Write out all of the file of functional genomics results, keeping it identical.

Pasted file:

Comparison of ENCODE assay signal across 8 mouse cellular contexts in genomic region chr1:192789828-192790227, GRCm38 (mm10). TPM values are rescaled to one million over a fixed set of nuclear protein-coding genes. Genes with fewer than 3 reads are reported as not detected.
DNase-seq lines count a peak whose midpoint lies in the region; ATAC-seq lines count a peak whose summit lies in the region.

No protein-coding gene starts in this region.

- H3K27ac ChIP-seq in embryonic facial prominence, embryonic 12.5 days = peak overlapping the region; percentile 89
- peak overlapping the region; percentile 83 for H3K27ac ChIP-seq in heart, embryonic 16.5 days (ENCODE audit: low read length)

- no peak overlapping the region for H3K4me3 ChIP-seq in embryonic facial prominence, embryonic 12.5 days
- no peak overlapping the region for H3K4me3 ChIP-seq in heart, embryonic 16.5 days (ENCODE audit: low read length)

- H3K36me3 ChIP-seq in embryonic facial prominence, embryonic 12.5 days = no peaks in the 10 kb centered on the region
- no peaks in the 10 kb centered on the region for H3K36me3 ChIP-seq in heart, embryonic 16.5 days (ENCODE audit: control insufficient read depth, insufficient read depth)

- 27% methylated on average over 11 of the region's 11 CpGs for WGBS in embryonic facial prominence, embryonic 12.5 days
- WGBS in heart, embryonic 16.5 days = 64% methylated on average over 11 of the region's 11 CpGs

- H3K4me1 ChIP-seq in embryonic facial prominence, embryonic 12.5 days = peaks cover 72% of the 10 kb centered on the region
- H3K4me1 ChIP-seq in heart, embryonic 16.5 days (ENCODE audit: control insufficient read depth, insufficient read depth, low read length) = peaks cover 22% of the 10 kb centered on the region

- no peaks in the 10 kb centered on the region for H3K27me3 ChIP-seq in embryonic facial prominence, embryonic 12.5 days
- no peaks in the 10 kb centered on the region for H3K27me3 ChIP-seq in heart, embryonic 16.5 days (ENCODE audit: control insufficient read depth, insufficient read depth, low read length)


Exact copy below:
Comparison of ENCODE assay signal across 8 mouse cellular contexts in genomic region chr1:192789828-192790227, GRCm38 (mm10). TPM values are rescaled to one million over a fixed set of nuclear protein-coding genes. Genes with fewer than 3 reads are reported as not detected.
DNase-seq lines count a peak whose midpoint lies in the region; ATAC-seq lines count a peak whose summit lies in the region.

No protein-coding gene starts in this region.

- H3K27ac ChIP-seq in embryonic facial prominence, embryonic 12.5 days = peak overlapping the region; percentile 89
- peak overlapping the region; percentile 83 for H3K27ac ChIP-seq in heart, embryonic 16.5 days (ENCODE audit: low read length)

- no peak overlapping the region for H3K4me3 ChIP-seq in embryonic facial prominence, embryonic 12.5 days
- no peak overlapping the region for H3K4me3 ChIP-seq in heart, embryonic 16.5 days (ENCODE audit: low read length)

- H3K36me3 ChIP-seq in embryonic facial prominence, embryonic 12.5 days = no peaks in the 10 kb centered on the region
- no peaks in the 10 kb centered on the region for H3K36me3 ChIP-seq in heart, embryonic 16.5 days (ENCODE audit: control insufficient read depth, insufficient read depth)

- 27% methylated on average over 11 of the region's 11 CpGs for WGBS in embryonic facial prominence, embryonic 12.5 days
- WGBS in heart, embryonic 16.5 days = 64% methylated on average over 11 of the region's 11 CpGs

- H3K4me1 ChIP-seq in embryonic facial prominence, embryonic 12.5 days = peaks cover 72% of the 10 kb centered on the region
- H3K4me1 ChIP-seq in heart, embryonic 16.5 days (ENCODE audit: control insufficient read depth, insufficient read depth, low read length) = peaks cover 22% of the 10 kb centered on the region

- no peaks in the 10 kb centered on the region for H3K27me3 ChIP-seq in embryonic facial prominence, embryonic 12.5 days
- no peaks in the 10 kb centered on the region for H3K27me3 ChIP-seq in heart, embryonic 16.5 days (ENCODE audit: control insufficient read depth, insufficient read depth, low read length)